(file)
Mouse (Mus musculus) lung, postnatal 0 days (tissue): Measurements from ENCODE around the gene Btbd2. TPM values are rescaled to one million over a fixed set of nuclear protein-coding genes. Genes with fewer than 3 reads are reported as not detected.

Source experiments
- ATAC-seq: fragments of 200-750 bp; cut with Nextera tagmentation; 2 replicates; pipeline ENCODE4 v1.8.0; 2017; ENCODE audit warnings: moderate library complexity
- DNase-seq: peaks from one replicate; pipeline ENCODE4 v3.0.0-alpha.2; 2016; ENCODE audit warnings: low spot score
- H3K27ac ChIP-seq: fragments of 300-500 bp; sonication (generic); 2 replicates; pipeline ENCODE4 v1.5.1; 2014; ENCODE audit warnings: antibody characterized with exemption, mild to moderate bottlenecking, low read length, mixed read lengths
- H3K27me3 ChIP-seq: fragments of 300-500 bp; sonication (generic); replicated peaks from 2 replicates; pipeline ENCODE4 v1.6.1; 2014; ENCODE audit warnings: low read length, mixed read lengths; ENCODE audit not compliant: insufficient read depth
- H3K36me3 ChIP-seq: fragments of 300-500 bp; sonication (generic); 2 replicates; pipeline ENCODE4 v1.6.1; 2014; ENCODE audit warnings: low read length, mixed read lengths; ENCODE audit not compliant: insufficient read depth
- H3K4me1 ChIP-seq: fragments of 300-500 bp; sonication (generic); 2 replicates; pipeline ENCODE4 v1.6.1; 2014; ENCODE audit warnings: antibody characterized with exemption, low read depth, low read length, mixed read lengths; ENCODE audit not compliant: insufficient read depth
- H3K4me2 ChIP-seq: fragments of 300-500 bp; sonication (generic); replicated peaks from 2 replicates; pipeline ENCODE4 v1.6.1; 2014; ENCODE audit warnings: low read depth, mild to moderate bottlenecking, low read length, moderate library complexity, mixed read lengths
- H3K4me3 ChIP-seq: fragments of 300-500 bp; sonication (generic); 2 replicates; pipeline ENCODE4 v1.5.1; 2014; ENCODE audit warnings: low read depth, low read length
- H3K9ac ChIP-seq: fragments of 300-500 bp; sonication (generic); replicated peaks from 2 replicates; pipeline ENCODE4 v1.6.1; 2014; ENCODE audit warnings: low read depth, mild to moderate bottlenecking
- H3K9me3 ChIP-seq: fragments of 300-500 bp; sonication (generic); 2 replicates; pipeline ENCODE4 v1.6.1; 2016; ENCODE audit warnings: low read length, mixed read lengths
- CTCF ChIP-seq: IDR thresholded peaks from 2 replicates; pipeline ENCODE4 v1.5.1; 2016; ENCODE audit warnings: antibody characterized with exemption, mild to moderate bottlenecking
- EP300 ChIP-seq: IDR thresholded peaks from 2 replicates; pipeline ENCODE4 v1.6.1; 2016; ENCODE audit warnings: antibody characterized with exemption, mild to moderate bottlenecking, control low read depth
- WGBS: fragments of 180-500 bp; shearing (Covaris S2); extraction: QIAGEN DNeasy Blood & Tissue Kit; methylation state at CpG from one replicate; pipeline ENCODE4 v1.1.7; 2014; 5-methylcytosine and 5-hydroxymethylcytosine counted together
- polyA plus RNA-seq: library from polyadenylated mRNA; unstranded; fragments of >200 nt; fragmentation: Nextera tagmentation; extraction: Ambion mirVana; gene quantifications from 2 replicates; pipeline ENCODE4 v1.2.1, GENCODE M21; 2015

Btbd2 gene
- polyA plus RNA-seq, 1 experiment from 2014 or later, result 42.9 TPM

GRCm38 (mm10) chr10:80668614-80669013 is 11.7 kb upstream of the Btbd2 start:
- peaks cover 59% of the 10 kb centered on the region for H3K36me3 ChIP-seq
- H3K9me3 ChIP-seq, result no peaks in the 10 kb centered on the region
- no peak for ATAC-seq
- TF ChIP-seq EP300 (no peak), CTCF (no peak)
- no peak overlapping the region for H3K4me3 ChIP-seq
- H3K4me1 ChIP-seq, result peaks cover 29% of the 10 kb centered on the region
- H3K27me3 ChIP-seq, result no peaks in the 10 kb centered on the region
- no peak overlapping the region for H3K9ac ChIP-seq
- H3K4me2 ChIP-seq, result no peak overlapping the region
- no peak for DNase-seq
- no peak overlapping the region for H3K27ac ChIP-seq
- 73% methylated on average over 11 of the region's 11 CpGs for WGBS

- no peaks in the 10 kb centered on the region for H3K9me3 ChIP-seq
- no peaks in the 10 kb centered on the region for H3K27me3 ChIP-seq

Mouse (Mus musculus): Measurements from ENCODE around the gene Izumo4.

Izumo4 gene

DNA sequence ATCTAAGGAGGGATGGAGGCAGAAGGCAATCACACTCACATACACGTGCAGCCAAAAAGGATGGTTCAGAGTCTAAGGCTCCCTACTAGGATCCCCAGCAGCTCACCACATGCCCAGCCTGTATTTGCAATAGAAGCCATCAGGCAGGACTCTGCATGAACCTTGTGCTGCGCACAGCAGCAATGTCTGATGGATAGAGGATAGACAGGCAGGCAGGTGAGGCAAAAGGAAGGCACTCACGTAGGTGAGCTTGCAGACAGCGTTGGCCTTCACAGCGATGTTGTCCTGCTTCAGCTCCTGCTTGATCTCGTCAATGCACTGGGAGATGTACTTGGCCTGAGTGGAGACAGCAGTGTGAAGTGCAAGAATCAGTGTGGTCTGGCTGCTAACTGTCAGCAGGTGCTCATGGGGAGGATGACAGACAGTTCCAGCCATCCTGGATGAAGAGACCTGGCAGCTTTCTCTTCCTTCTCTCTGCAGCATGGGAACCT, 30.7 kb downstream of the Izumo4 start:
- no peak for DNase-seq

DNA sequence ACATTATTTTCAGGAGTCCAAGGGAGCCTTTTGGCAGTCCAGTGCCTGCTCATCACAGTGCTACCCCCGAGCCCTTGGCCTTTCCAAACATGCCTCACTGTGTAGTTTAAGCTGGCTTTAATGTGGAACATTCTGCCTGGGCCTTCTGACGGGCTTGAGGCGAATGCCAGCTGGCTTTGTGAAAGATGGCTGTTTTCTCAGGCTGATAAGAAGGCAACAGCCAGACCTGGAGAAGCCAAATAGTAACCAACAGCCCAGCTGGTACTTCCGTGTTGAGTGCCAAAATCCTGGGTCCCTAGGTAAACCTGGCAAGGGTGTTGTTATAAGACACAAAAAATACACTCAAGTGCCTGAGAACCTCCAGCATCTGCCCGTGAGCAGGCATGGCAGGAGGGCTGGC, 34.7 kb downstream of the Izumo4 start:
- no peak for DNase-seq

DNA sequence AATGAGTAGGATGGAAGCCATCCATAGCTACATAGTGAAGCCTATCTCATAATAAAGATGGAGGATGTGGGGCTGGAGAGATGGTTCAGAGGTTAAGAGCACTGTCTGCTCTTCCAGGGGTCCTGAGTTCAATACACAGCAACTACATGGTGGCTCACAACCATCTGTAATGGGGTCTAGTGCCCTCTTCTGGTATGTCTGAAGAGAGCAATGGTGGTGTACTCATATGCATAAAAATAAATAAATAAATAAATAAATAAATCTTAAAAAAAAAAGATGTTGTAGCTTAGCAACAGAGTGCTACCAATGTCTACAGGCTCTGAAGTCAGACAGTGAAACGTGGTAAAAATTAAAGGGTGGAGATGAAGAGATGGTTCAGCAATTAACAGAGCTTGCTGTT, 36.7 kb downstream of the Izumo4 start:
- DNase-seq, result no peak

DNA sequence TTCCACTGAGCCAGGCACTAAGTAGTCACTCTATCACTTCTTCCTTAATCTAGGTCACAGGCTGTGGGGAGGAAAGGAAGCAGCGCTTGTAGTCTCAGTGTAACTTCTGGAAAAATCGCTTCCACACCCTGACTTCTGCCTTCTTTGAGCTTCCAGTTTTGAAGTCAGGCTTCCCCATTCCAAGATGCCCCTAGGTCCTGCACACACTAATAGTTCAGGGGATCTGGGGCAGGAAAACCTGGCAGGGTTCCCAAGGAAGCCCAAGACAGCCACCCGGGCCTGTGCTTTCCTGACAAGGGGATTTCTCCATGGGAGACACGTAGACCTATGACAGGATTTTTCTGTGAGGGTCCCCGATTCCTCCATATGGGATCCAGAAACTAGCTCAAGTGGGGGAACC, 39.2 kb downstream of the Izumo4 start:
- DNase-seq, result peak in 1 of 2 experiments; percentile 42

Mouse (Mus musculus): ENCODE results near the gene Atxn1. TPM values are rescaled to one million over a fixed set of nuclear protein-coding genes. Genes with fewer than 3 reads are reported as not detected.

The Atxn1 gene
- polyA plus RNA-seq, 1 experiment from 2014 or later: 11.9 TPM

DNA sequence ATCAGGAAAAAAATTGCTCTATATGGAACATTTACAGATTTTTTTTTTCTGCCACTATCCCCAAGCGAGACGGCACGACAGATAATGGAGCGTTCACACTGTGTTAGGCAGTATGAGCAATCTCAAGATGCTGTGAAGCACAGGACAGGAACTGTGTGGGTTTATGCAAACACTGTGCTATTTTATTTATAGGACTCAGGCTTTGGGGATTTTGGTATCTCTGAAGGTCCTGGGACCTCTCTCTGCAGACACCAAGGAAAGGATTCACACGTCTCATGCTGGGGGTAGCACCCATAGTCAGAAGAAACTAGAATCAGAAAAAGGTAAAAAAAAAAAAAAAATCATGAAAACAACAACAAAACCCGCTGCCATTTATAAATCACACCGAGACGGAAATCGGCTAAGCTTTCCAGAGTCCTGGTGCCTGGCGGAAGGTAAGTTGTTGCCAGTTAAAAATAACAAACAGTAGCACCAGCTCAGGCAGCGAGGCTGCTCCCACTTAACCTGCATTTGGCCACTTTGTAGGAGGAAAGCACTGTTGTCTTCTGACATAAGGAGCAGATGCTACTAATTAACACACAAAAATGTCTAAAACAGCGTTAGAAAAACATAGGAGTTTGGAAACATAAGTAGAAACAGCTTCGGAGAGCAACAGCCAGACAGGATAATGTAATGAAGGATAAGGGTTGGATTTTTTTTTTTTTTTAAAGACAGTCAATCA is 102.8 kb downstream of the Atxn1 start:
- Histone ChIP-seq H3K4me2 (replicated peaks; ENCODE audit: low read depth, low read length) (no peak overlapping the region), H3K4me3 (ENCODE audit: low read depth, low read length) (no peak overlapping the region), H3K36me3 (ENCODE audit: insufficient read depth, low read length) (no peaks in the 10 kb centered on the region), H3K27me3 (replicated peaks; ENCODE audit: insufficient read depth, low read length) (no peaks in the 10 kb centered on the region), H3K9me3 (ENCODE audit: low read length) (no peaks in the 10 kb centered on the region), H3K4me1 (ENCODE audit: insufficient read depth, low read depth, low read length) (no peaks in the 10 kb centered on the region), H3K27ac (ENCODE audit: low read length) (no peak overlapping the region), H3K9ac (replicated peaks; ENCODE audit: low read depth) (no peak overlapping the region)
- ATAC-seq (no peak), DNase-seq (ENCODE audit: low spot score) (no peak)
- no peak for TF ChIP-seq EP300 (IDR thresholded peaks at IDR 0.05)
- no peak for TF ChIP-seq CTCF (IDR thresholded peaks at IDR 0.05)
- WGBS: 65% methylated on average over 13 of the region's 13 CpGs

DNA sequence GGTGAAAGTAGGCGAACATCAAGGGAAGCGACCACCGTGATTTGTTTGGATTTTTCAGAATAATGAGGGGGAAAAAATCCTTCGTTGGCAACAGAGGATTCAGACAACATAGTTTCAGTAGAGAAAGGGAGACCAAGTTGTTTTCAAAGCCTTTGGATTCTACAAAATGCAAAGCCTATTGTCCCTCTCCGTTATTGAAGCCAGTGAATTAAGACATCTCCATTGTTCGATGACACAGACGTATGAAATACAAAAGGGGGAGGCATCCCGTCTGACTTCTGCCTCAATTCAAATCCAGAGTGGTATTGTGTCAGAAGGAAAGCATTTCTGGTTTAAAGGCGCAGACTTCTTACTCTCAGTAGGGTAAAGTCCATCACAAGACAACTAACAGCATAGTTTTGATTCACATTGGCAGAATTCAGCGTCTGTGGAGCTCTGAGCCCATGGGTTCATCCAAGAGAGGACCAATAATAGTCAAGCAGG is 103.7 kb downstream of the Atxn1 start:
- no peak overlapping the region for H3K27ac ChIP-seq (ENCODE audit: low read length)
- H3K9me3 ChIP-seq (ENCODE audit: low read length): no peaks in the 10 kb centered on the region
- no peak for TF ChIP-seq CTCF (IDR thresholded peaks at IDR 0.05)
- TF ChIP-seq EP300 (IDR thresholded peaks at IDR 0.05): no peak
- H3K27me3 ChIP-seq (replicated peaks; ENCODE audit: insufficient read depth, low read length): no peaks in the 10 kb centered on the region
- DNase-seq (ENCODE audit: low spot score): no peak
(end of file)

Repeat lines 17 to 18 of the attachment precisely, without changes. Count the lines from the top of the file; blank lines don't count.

Btbd2 gene
- polyA plus RNA-seq, 1 experiment from 2014 or later, result 42.9 TPM